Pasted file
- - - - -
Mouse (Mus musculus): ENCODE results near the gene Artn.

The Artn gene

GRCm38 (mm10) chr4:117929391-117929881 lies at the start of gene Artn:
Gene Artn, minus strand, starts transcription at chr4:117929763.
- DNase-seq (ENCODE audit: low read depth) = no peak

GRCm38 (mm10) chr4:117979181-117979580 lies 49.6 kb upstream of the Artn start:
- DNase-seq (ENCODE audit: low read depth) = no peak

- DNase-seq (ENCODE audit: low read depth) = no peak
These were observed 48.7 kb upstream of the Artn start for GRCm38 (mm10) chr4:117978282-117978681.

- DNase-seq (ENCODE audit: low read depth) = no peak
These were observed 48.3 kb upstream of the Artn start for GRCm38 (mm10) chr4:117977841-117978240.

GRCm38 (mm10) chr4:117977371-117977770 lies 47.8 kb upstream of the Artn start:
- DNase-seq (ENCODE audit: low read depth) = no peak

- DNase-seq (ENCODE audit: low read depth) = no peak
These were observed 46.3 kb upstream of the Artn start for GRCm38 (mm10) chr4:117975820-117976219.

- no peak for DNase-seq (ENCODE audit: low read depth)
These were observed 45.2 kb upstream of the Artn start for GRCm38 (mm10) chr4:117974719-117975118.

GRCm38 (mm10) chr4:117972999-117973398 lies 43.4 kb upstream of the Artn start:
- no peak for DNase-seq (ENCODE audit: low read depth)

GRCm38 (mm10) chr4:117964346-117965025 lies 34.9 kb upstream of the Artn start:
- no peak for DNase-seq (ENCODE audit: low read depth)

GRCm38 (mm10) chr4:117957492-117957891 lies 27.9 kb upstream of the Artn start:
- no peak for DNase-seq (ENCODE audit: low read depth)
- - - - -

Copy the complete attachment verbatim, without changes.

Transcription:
Mouse (Mus musculus): ENCODE results near the gene Artn.

The Artn gene

GRCm38 (mm10) chr4:117929391-117929881 lies at the start of gene Artn:
Gene Artn, minus strand, starts transcription at chr4:117929763.
- DNase-seq (ENCODE audit: low read depth) = no peak

GRCm38 (mm10) chr4:117979181-117979580 lies 49.6 kb upstream of the Artn start:
- DNase-seq (ENCODE audit: low read depth) = no peak

- DNase-seq (ENCODE audit: low read depth) = no peak
These were observed 48.7 kb upstream of the Artn start for GRCm38 (mm10) chr4:117978282-117978681.

- DNase-seq (ENCODE audit: low read depth) = no peak
These were observed 48.3 kb upstream of the Artn start for GRCm38 (mm10) chr4:117977841-117978240.

GRCm38 (mm10) chr4:117977371-117977770 lies 47.8 kb upstream of the Artn start:
- DNase-seq (ENCODE audit: low read depth) = no peak

- DNase-seq (ENCODE audit: low read depth) = no peak
These were observed 46.3 kb upstream of the Artn start for GRCm38 (mm10) chr4:117975820-117976219.

- no peak for DNase-seq (ENCODE audit: low read depth)
These were observed 45.2 kb upstream of the Artn start for GRCm38 (mm10) chr4:117974719-117975118.

GRCm38 (mm10) chr4:117972999-117973398 lies 43.4 kb upstream of the Artn start:
- no peak for DNase-seq (ENCODE audit: low read depth)

GRCm38 (mm10) chr4:117964346-117965025 lies 34.9 kb upstream of the Artn start:
- no peak for DNase-seq (ENCODE audit: low read depth)

GRCm38 (mm10) chr4:117957492-117957891 lies 27.9 kb upstream of the Artn start:
- no peak for DNase-seq (ENCODE audit: low read depth)